Unpacking Chapter 7. Conflict as capital: Contemporary art and the heritage of conflict
Harlem Shake: The UN and libidinal resistance in Cyprus
PhD Tips: Getting through the Viva
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Citation: Loizidou, C. (2016). “On the Nicosia Airport.” Presented at the “Troubled Contemporary Art Practices in the Middle East: Post-colonial conflicts, Pedagogies of art history, and Precarious artistic mobilization” Conference (Birkbeck University of London | University of Nicosia), 3-4 June, 2016.
Above I embed a fairly exhaustive / unfortunately linear, mapping of my research on the Nicosia Airport, based and building on chapter 7 of my PhD thesis.
There’s a another story here that speaks to my interest in the Nicosia Airport more personally. This was something I had to fight for as part of my PhD.
The latter was a Cyprus-based micro-historical thesis in Humanities and Cultural Studies, examined by two mighty International Relations scholars who had opposite concerns about my turn to the Nicosia Airport and contemporary heritage discourse late in the thesis. I have a feeling that this little controversy focused the discussion between the examiners in a way that saved me from having to make too many changes:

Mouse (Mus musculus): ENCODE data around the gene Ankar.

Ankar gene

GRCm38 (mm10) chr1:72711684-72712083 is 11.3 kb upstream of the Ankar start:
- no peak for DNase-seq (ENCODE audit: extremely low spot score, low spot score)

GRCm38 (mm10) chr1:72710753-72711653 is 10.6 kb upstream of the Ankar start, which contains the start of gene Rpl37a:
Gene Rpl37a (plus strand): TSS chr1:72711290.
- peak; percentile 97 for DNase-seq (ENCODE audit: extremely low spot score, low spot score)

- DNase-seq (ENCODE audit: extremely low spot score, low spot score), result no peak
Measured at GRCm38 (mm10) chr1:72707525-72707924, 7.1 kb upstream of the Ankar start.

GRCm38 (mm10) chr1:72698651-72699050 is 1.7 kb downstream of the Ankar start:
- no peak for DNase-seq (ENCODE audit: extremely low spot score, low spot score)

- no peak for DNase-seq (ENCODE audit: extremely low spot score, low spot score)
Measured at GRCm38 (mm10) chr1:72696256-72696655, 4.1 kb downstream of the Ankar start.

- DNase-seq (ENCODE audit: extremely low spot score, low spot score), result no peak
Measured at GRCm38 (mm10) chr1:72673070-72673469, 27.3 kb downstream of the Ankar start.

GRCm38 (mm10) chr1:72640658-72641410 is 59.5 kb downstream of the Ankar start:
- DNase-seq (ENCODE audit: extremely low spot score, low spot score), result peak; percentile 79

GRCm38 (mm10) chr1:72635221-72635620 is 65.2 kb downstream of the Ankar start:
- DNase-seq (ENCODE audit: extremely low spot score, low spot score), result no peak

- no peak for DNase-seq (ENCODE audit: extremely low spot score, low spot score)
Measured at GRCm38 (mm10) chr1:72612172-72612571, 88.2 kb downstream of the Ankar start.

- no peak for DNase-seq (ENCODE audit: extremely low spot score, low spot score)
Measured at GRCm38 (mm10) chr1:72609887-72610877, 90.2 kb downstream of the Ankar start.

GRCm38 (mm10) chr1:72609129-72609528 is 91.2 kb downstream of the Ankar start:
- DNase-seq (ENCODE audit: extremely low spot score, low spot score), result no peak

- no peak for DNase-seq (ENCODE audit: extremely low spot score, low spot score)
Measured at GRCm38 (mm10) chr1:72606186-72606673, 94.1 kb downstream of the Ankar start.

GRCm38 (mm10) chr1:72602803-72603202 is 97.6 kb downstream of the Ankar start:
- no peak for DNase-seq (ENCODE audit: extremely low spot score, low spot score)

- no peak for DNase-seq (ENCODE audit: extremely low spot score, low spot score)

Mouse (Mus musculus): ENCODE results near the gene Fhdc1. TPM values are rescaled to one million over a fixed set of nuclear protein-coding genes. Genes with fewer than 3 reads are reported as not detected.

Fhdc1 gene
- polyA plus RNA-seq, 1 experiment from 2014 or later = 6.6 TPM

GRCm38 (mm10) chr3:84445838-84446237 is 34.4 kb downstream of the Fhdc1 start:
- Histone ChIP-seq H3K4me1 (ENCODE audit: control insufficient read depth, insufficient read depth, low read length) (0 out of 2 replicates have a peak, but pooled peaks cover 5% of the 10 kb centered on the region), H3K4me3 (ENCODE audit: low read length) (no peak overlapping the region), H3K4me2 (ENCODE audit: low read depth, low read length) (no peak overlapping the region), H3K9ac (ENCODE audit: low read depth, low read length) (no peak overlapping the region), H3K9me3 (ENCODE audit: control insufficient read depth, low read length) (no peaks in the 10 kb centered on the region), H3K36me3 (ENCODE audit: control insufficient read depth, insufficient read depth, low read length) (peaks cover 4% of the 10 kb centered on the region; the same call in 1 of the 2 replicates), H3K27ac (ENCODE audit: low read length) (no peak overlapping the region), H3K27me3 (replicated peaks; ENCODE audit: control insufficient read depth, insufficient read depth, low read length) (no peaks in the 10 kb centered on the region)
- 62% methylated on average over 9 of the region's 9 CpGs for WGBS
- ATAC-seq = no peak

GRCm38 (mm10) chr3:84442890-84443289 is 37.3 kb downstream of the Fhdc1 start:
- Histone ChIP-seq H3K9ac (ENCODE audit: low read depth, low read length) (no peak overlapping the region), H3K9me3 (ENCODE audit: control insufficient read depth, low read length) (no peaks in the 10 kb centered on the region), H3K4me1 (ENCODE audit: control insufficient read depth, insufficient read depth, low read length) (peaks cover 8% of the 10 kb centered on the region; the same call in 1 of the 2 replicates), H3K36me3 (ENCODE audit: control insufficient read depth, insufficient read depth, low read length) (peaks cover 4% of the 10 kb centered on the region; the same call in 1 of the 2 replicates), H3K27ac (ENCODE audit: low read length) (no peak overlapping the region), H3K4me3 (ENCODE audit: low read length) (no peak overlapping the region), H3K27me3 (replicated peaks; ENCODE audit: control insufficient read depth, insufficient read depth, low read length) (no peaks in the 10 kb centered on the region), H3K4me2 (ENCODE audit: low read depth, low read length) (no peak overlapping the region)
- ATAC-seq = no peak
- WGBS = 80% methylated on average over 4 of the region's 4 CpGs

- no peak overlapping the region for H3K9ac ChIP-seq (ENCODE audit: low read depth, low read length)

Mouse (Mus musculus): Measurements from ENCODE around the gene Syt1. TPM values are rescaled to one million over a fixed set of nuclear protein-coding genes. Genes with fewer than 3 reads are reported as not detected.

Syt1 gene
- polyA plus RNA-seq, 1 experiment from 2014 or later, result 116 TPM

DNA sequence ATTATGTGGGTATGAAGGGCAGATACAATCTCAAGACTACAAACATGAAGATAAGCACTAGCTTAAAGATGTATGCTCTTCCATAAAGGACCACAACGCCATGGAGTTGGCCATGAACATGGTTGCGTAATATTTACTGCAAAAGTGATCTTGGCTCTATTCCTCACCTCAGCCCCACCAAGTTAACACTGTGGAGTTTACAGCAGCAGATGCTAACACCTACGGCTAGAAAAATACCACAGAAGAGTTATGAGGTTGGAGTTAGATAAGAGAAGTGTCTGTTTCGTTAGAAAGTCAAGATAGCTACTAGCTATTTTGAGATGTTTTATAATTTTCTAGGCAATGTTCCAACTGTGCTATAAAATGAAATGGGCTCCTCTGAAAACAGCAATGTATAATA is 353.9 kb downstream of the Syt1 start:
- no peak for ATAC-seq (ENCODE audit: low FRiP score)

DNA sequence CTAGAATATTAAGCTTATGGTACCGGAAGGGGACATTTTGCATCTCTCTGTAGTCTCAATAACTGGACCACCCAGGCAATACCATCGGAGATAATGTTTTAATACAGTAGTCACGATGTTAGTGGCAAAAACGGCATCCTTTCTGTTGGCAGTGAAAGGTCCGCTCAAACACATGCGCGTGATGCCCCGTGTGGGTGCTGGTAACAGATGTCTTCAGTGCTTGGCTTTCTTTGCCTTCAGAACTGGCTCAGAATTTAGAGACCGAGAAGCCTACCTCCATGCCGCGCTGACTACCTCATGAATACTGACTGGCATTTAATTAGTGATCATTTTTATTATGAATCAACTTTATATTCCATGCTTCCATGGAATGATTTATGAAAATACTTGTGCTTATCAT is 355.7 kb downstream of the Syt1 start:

On the one hand, examiner #1 Costas M. Constantinou (Professor of International Relations at the Dept. of Social and Political Sciences at the University of Cyprus) suggested that chapter 7 didn’t quite fit / would make it difficult for me to publish the thesis later on: that for the sake of methodological coherence it would have made sense to maintain the focus on Archbishop Kyprianos Square. (I had resisted similar advise from my supervisor, Patrick Wright, who ultimately decided to sit back and enjoy watching me take my own risks). On the other hand, examiner #2 Bernadette Buckley – who runs the Art and Politics MA under the International Relations Dept.[!] at Goldsmiths – wondered why I felt I had to go through all that groundwork with Archbishop Kyprianos Square in order to get to the real point / what I had wanted to do all along, which was chapter 7’s close handling of Cypriot contemporary art-politics. Two years later I have a pretty good answer to that question. (During the Viva, as I recall, my response to the examiners’ honest interest in my work and their curiosity about the twist in chapter 7, was little more a series of sniffles.Here’s a hint: the exact method of tracking Cypriot memorial politics of place through time (through creative installations and their treatments, in turn, in piling layers of other media), seemed to naturally lead the inquiry away from Archbishop Kyprianos Square and to the Nicosia Airport as a type of “descendant” [nod to Christos Hadjichristos] of what is usually understood as monumental space: the Nicosia Airport seemed to draw and layer contemporary creative interventions in a powerful way. It came up as a node, as a new, more articulate, locus for the memorial politics of the present.
I may at some point expand my arguments around this material in one or more articles but in the mean time I’d love for it to be useful to others. I include my speaker notes. If you do find the material useful I very much hope you’ll let me know so I can cite the result.